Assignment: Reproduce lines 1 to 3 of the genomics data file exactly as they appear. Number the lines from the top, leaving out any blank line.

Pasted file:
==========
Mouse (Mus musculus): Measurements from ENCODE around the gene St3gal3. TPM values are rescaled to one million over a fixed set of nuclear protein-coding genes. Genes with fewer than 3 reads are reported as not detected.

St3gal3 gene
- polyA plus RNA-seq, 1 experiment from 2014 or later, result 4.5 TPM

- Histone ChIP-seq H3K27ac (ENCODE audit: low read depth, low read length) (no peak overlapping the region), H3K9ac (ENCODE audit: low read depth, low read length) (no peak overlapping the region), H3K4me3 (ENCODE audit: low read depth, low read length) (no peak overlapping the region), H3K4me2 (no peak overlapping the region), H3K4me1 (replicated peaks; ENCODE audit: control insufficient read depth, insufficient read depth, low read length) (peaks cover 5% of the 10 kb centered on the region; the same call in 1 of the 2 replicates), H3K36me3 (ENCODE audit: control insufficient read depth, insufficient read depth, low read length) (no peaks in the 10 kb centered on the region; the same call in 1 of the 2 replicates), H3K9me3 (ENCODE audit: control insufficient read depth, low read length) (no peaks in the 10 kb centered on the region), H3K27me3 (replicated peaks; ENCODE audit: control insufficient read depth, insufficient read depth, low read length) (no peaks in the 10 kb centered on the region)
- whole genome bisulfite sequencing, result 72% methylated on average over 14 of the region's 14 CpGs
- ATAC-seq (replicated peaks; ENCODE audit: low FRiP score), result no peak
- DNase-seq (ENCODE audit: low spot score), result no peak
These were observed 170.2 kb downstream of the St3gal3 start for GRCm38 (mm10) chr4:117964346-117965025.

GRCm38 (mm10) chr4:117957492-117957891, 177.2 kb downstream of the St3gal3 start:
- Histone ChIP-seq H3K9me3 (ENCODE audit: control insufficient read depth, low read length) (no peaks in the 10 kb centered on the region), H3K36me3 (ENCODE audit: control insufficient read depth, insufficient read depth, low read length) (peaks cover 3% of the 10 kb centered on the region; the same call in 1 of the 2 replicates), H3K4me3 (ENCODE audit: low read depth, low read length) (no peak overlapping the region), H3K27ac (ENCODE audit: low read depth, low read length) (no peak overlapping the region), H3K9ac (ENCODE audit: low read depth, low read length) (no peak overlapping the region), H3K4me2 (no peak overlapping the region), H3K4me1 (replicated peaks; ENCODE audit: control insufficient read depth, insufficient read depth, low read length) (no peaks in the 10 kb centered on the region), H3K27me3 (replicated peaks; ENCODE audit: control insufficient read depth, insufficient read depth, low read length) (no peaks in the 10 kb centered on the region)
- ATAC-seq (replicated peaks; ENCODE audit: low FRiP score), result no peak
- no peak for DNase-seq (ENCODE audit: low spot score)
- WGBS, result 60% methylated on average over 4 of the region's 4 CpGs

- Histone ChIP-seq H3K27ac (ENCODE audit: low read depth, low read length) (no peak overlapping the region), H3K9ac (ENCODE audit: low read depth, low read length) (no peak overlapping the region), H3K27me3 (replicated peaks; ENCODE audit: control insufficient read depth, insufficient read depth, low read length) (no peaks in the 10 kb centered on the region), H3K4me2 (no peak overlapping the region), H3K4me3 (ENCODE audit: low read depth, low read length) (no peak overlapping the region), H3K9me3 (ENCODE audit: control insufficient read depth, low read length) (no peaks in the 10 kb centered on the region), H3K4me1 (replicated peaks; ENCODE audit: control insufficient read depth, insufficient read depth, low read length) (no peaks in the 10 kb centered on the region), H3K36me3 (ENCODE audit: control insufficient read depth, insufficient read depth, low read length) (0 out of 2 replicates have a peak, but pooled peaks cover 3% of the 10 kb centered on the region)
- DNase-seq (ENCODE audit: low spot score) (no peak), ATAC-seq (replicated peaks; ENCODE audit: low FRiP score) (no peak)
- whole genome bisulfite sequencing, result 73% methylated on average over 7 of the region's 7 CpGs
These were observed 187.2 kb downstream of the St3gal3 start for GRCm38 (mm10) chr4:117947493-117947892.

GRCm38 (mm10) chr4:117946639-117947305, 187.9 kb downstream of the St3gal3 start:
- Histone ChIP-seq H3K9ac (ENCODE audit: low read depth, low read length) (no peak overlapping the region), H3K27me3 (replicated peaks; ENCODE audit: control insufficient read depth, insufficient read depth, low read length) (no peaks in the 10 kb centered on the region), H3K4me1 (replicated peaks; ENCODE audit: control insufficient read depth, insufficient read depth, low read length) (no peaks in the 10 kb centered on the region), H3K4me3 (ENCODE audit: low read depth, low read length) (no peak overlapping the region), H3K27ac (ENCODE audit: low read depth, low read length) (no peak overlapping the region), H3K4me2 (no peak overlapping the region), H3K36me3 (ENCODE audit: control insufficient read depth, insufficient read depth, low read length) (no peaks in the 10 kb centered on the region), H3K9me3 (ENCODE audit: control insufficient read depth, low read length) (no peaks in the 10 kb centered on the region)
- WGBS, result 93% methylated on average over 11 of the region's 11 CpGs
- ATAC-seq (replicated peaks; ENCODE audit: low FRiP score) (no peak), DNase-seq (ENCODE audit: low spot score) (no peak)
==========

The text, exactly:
Mouse (Mus musculus): Measurements from ENCODE around the gene St3gal3. TPM values are rescaled to one million over a fixed set of nuclear protein-coding genes. Genes with fewer than 3 reads are reported as not detected.

St3gal3 gene
- polyA plus RNA-seq, 1 experiment from 2014 or later, result 4.5 TPM